## Playing with the revenue formula—Part 1

The usefulness of the e-commerce revenue formula is that it highlights the relationship of all the variables that make up your store’s revenue.

Let’s assume that your Shopify store got 10000 visitors last month, had 1% conversion rate and your average order value for the same period was \$50.

Plugging these into the formula shows the following:

``````10000 visitors x 1% x \$50 = \$5000
``````

## What do you do when you want to up your revenue by 20%?

These 20% should be introduced on the left side, meaning that any of the three variables should be increased by 20%. For example, here is how the formula looks when you:

``````12000 visitors x 1% x \$50 = \$6000
``````

In that hypothetical month you drove more traffic to your site, converting at 1% with an average order value of \$50. Because more people came to your website and the conversion rate stayed the same you got more orders (with the same AOV as last month) and gained a 20% increase in revenue!

2.Improve conversion rate with 20%:

``````10000 visitors x 1.2% x \$50 = \$6000
``````

In this hypothetical situation you got the same amount of traffic as last month, same AOV, but you’ve reduced purchase friction and now 20% more people bought from you. Revenue goes up!

3.Up your average order value by 20%:

``````10000 visitors x 1% x \$60 = \$6000
``````

In this case the traffic amount remained the same, 1 of every 100 people bought, but you either introduced a more expensive and desirable product or managed to effectively upsell people and you gained a 20% revenue increase.

As long as you improve anywhere on the left side of the equation you’ll get an increase in the output. It is up to you to choose where to focus your attention.

Which of the three core variables do you find the easiest to positively influence?

## The Revenue Equation

You may get money from your Shopify store every month in your bank account, but do you know what influences that number?

The basic formula for calculating your monthly revenue is this:

traffic x CR% x AOV = total revenue

To increase the total revenue you have to positively influence the variables on the left side of the equation.

Let’s look at what they are in more detail:

• traffic — the traffic to your website can be measured in many ways, but in the case of the equation, this is the total number of visitors that came to your website.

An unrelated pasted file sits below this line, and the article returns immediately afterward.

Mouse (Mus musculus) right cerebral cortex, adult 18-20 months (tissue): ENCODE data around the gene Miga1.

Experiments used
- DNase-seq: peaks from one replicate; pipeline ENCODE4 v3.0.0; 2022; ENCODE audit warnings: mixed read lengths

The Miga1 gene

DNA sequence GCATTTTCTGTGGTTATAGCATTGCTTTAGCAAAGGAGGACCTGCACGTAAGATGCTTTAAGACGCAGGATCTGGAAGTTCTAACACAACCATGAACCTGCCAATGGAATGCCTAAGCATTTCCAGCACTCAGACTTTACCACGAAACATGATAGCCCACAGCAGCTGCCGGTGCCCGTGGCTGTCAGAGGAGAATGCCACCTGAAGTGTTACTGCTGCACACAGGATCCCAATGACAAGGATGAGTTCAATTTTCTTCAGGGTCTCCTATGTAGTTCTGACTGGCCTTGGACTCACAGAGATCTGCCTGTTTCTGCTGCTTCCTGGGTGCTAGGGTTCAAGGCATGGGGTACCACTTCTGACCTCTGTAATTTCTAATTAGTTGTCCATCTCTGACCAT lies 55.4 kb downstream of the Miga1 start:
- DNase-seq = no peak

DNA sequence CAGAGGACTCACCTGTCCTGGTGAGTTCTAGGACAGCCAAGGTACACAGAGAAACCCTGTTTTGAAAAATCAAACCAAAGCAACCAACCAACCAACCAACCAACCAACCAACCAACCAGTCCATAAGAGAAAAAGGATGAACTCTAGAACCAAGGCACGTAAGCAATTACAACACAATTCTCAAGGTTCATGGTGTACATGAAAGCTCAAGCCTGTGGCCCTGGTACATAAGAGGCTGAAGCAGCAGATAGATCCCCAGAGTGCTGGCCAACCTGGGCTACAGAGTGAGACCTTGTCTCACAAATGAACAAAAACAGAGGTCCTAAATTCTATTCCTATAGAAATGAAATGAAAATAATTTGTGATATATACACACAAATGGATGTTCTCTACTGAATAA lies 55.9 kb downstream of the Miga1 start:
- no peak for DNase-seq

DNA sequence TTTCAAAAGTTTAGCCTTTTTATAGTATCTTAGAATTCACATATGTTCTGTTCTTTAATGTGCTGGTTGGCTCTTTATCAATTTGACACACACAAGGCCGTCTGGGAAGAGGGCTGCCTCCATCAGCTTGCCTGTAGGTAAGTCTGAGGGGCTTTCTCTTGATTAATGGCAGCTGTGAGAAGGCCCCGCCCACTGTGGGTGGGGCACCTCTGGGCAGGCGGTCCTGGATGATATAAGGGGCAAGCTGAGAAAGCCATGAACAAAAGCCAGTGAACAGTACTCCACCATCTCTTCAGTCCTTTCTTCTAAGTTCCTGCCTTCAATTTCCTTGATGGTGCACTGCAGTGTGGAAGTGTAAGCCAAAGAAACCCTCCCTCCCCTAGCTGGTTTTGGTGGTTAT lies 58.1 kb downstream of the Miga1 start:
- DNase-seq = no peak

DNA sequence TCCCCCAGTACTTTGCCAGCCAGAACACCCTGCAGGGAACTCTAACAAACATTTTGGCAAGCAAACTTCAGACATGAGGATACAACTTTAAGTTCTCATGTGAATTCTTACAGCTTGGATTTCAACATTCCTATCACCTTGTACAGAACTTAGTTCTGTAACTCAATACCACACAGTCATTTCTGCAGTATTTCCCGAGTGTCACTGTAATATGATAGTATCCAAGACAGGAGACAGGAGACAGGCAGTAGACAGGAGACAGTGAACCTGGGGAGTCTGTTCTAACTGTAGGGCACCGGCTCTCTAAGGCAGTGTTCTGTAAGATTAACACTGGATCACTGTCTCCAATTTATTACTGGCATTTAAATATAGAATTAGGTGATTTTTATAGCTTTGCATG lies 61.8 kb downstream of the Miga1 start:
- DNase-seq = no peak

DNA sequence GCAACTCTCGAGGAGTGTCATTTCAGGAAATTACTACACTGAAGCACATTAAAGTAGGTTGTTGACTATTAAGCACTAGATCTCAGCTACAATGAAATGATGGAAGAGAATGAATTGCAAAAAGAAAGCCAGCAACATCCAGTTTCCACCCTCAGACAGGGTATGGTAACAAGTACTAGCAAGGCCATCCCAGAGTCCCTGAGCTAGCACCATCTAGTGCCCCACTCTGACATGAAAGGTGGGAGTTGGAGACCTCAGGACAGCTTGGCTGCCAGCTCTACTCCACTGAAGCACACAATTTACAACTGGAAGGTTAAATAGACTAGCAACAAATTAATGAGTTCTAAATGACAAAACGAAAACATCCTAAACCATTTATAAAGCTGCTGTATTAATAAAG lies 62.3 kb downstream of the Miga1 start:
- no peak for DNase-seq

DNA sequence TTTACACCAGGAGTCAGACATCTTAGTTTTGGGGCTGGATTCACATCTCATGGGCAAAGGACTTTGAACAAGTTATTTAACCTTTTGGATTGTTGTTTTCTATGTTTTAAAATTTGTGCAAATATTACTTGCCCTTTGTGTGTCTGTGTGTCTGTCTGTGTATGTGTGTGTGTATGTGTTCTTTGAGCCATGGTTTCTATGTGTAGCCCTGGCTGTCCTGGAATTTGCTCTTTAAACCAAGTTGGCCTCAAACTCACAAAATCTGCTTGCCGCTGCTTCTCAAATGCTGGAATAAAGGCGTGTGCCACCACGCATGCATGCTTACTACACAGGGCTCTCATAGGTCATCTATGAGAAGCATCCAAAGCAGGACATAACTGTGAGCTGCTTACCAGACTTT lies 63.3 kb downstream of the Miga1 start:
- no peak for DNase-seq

• CR% — this is the conversion rate percentage. It is calculated by dividing the number of orders received by the number of visitors for the same period of time. This gives you the rate at which your visitors turn into customers. These are the the people that landed on your site, maybe looked around, added an item to cart and completed a transaction by going through the checkout. Because of the number of requirements (add to cart, enter info during checkout, payment) the actual number of people is usually low. Industry averages here are between 2 to 4%, but from my practice I’ve seen values ranging from 0.5% to 6%.
• AOV (average order value) — the average amount of money people paid during checkout. Calculated by dividing total revenue for a period by the number of orders for the same period.

Are these familiar to you? These are the numbers I mentioned as important in “Know Your Numbers—Part 2”. The numbers that you should always be aware of, as they measure the pulse of your Shopify store.

Next we’ll take a look at how changing these numbers influence your revenue.

When was the last time you looked at your Shopify Analytics? Can you tell me your 30 day visitor count, conversion rate for the same period and average order value if I asked you? All that without pulling your phone or looking at the screen of your computer?

If you haven’t paid attention to these in a while you may think that your store is doing great (or not so great) without actually knowing if it is. Getting more orders for smaller items may keep you busy and feeling successful, but this won’t result in the revenue from the same amount of high-ticket purchases.

Not knowing your numbers will blind you to any problems you may have. On the other hand, it won’t let you celebrate the wins when they happen.

“What gets measured gets managed”

–Peter Drucker

Make it a habit of reviewing your stats on the same time monthly and weekly. No, don’t be glued to the stats.

Just a quick check and previous period comparison is enough so that you notice changes and trends. Just looking at the measurements will inform your decisions differently.

Checking your stats on set intervals (via Google Analytics or Shopify Analytics) will put you on the pulse of your business. You’ll know the baseline that you are starting from. This the first step towards higher conversion rates and more revenue for your store.